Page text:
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ArXiv successfully racing toward the one million mark – what happens now?

  • About 24 years after its launch the arXiv preprint server hits 1 million articles on 29 December. The site reached that terrific target after administrators returned from holidays and updated the server with manuscripts submitted after business hours on Christmas Eve, Richard van Norden said in his report in Nature. Impressively more and more papers were posted as preprints from year to year, starting from a few hundred in the early nineties, when Paul Ginsparg initiated the arXiv site, to about 10,000 per months meanwhile.

    “Kudos to Paul Ginsparg and the arXiv team for this achievement.” (Peter Suber, 2014)

    Since more than two decades particularly physicists, mathematicians, and computer scientists were used to upload their manuscripts to arXiv to share their results with peers as a preprint prior to the submission to a standard scholarly journal. When I was working as a physicists myself, I also regularly used as a resource to browse and access the most recent findings of my colleagues. And I definitely know that I had been not the only guy who started his work in the morning in this way. The advantage of the arXiv to publicly share recent results of scholarly research has been quite obvious: only a few hours or days after a competing group had finished their draft to summarize their findings, researchers were able to read them without any delay and without any restrictions for access. Possibly this has been also one aspect which contributed to that story of success which now results in one million posts on arXiv. As an another result, most publishers meanwhile accept submissions from arXiv.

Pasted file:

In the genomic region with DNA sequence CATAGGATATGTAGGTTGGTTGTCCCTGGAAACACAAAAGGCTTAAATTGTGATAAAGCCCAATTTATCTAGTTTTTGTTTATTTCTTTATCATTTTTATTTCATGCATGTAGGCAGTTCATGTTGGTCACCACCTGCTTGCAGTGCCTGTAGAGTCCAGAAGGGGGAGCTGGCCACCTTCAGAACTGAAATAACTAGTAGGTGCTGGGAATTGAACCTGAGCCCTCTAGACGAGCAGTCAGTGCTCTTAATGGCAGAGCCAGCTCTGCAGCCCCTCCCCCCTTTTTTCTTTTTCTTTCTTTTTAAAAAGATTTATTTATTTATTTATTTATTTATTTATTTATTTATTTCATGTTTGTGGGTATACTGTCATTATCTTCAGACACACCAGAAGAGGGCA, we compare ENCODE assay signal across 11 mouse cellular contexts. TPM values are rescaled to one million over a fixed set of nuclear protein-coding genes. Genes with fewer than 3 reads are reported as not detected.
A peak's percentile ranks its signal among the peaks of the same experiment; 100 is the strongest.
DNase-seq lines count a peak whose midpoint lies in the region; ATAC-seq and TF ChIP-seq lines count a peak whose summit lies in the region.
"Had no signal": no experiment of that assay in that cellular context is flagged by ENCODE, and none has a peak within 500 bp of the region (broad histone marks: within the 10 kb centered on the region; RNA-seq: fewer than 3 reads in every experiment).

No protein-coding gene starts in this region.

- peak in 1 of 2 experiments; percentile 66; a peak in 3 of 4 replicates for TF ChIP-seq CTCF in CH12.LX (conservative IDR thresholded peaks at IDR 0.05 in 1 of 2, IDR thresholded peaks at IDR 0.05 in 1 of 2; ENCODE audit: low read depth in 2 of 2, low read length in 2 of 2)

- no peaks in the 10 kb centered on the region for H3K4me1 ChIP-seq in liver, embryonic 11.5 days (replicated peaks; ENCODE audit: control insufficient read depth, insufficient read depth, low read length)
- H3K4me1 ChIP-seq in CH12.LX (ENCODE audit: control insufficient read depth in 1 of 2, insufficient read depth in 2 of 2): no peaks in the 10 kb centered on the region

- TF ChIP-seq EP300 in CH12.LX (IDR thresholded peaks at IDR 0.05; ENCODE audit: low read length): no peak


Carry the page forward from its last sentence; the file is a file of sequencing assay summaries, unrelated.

Preprint-posts on the arXiv are not peer-reviewed because managing and controlling of that filtering process had been the monopoly of scholarly journals for decades. Nevertheless one may ask if we do need something outside the ArXiv? I discussed this question in a blog almost a year ago, based on the perspective of physicists and their attitude to foster Open Access. This question, or more generally the basic idea to combine a well-established preprint server, as the ArXiv, with something to enable and moderate the scientific discourse as a substitute of the classical peer-review process was raised some years ago by Field’s medalist Timothy Gowers. In 2011 Gowers asked in one of his blog posts how we might get to a new model of (scientific) publishing, however focused, but principally not limited, to mathematics. His visionary thoughts had been motivated by an earlier post by Michael Nielsen. Gowers suggested “something like a cross between the arXiv, a social networking site, Amazon book reviews, and Mathoverflow”. In a very systematic way, he further developed his smart idea, or his gedankenexperiment as a physicist would call it, as an “ideal world” towards future scholarly communication. The proposed (non-existing) website should be an extension of the arXiv, or simply a separate website with links to articles which were hosted at arXiv.

    “If we didn’t have journals, then what might we have instead?” (Timothy Gowers, 2011)